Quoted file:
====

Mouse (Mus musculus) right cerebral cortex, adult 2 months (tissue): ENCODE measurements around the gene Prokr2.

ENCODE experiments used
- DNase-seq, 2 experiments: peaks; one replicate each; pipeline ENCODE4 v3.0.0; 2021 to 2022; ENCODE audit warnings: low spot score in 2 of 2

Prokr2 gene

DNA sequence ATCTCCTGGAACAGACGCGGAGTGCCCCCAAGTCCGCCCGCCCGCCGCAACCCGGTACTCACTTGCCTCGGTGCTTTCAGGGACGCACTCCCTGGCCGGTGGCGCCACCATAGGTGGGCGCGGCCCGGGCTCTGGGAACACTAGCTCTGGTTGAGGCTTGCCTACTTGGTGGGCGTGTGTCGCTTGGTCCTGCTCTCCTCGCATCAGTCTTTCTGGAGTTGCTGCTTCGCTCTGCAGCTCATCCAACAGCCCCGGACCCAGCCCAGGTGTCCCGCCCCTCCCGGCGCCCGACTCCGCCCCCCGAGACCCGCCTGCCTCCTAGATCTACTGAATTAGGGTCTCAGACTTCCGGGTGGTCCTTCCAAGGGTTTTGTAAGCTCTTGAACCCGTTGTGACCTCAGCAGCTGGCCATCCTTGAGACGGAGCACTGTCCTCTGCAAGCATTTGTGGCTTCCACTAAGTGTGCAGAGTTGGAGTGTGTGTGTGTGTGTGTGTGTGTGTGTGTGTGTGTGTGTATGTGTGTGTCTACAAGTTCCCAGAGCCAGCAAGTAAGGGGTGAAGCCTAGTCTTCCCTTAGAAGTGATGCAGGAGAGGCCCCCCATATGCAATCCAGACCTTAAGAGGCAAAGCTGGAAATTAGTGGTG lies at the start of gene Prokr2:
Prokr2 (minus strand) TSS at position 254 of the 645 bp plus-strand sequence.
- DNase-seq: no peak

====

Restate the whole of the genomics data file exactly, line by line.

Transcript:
Mouse (Mus musculus) right cerebral cortex, adult 2 months (tissue): ENCODE measurements around the gene Prokr2.

ENCODE experiments used
- DNase-seq, 2 experiments: peaks; one replicate each; pipeline ENCODE4 v3.0.0; 2021 to 2022; ENCODE audit warnings: low spot score in 2 of 2

Prokr2 gene

DNA sequence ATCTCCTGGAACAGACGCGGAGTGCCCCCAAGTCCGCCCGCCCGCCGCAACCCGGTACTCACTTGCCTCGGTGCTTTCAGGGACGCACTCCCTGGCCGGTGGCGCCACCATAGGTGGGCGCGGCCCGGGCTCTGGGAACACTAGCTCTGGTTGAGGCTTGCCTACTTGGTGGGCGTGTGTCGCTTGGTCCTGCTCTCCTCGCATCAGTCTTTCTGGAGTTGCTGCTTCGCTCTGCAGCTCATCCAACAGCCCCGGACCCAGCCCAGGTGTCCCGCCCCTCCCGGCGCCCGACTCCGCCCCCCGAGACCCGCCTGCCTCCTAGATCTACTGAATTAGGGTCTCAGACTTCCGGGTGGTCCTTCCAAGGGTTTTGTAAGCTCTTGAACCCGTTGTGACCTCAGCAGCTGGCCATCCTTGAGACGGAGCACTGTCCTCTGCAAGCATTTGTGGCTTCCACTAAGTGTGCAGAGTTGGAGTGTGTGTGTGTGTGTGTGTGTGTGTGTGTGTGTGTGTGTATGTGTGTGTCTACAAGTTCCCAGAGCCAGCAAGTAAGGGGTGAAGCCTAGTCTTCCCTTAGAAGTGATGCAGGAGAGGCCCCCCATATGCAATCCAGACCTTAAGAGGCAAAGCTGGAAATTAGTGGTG lies at the start of gene Prokr2:
Prokr2 (minus strand) TSS at position 254 of the 645 bp plus-strand sequence.
- DNase-seq: no peak